The distribution will be set up at Barnett Park and is by appointment only.

Families and individuals can sign up to pick up the free pet food.

The county plans on passing out more than 2.5 tons of free cat and dog food this weekend.

Antibody testing capacity already reached at Orange County Convention coronavirus test site

Danielle Prieur, WMFE 

The Orange County Convention Center coronavirus test site has already reached its antibody testing capacity for the day on Wednesday.

There is a four to five hour wait time today for people getting a standard coronavirus test, with some individuals arriving as early as 2:30 am at the site as new cases continue to spike in the state.

Anyone coming to get tested should have a full tank of gas and working AC. Car windows must be able to open and close fully in order to get tested.

Only people who are 18 years and older with a valid form of ID are eligible to get tested at the site.

Florida reports 5,580 new coronavirus cases on Tuesday

Danielle Prieur, WMFE 

The Florida Department of Health reported a historic daily count of coronavirus cases on Tuesday at 5,580 new people infected with coronavirus as the state continues with its plans to reopen.

There are more than 109,000 coronavirus cases that have been recorded in the state since the state of the pandemic in mid-March, with 13,574 people hospitalized with severe symptoms.

Data about the most recent death count was unavailable on the dashboard Tuesday morning.

As a comparison, Texas which was leading the country in daily new COVID-19 cases numbers, posted only 5,489 new cases on Tuesday.

Seven TSA officers at Orlando International Airport test positive for coronavirus in one day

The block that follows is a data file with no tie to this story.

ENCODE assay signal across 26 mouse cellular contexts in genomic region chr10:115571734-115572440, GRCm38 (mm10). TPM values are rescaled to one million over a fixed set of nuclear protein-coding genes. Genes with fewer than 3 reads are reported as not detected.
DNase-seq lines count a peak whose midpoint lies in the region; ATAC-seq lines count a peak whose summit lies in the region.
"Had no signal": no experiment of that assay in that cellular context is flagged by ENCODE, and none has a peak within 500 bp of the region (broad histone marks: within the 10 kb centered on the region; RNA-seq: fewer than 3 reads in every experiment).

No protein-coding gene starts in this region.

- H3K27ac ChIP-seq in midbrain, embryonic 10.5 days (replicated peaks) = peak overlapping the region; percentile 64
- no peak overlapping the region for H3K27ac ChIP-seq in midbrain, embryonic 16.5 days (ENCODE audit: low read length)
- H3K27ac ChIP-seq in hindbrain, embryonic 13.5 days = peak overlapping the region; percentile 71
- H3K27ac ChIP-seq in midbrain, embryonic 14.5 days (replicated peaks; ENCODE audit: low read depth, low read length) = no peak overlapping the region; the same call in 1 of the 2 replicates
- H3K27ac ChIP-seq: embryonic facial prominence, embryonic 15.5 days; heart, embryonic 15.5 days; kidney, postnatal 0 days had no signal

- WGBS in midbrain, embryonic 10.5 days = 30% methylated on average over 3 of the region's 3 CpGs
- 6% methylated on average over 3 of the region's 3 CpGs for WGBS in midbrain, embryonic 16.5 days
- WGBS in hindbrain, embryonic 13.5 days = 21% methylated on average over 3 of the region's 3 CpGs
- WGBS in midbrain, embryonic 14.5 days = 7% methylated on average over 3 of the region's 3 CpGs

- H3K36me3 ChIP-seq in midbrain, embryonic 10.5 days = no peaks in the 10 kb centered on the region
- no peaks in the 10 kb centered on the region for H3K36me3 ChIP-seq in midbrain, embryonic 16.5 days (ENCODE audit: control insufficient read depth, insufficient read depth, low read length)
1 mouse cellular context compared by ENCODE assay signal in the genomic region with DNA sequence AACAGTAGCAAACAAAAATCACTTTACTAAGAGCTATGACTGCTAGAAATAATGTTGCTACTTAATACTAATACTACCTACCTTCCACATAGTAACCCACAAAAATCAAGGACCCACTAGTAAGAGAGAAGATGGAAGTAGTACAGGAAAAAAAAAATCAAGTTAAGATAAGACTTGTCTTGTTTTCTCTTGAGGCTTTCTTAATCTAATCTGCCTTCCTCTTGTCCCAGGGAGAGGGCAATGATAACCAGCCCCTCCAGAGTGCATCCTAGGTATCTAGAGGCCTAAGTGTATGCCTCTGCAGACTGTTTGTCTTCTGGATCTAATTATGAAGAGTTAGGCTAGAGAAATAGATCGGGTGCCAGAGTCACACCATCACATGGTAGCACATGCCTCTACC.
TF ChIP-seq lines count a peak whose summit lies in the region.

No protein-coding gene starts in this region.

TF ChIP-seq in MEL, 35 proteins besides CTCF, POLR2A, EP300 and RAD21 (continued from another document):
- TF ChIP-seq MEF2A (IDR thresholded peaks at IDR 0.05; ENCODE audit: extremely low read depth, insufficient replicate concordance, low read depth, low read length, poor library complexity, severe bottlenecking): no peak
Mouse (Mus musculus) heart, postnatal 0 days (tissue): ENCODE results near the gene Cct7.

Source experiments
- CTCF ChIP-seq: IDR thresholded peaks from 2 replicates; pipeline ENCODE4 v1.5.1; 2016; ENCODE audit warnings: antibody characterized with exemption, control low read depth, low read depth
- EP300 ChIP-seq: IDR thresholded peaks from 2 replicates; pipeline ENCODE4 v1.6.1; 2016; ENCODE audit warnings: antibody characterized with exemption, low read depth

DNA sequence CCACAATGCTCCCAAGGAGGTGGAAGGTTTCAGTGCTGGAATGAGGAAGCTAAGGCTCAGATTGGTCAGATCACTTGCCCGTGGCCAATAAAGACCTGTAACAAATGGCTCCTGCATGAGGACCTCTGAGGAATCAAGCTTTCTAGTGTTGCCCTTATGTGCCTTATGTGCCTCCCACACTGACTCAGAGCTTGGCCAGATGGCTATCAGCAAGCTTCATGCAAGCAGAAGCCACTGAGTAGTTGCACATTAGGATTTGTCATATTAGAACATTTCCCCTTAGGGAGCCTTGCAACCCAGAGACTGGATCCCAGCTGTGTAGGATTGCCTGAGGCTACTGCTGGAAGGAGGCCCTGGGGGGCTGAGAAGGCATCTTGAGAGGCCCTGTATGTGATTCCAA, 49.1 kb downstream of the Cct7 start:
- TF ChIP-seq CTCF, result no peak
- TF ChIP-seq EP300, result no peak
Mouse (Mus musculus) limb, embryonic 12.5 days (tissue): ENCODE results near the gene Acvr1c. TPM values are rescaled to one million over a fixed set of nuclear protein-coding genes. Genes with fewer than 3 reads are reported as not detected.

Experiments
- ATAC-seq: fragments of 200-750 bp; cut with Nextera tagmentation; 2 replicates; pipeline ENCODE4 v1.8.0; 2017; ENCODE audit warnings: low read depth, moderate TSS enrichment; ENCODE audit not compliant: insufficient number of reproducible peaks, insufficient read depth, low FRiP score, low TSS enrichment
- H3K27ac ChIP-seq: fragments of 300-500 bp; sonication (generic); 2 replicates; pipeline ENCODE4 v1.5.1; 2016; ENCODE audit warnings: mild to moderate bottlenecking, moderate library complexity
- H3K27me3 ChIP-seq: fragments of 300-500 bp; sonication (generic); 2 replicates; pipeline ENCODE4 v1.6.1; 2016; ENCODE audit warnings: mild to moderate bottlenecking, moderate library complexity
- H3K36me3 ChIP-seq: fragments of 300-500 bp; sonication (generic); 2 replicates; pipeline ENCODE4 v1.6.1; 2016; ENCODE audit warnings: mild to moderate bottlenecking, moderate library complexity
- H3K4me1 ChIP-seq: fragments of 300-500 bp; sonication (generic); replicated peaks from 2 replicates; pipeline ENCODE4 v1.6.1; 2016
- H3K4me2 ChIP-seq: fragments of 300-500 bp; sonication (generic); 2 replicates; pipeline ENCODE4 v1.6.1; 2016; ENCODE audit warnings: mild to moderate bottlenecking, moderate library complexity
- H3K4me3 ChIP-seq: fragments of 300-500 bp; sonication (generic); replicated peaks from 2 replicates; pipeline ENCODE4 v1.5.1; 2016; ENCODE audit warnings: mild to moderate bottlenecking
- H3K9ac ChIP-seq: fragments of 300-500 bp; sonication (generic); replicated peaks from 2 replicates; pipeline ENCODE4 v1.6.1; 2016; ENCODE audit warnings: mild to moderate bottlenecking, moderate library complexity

Danielle Prieur, WMFE 

Federal Security Director Pete Garcia says multiple TSA officers at Orlando International Airport have tested positive for coronavirus.

In a message sent to staff, Garcia says the officers "will remain out of operation until they are cleared by their doctor."

He said the officers' last day at the security checkpoint was yesterday, June 23, and GOAA conducted a deep clean of their work area last night.

"It is important to remember while outside of work as restaurants, shops, barbers, salons, beaches, theme parks, and other businesses in our communities reopen, that we continue to be mindful of our surroundings," Garcia wrote.

He reminded employees to wear a face covering in public, practice good hygiene, observe social distancing, and stay at home if they're sick.

Even with this news, Deputy Federal Security Director Greg Hawko says officers will return to their normal work schedule starting on Thursday to prepare for the busy fourth of July holiday.

A proposal to freeze rent in Orange County for a year failed Tuesday at the Orange County Commission

Abe Aboraya, WMFE

Commissioner Emily Bonilla wanted to have a formal public hearing on rent-control next month. 

If it had been approved, voters would have made the final decision on a one-year rent freeze in November.

But only two members of the board voted in favor of the rent control hearing.

Here’s Bonilla:

“We were already in a housing emergency prior to this, and it has been increased significantly due to a worldwide pandemic. I mean, if a worldwide pandemic isn’t enough to say we’re in a housing emergency, I don’t know what is.”

The board heard public comment from landlords saying a rent freeze would make them sell, which would eventually shrink the supply of rental houses and apartments and drive up rent. 

For Portland, Ore., woman, home these days is where she parks her minivan

Nellie Gilles, NPR

The coronavirus pandemic has left tens of millions of people without a safety net. Naida Lavon is one of them.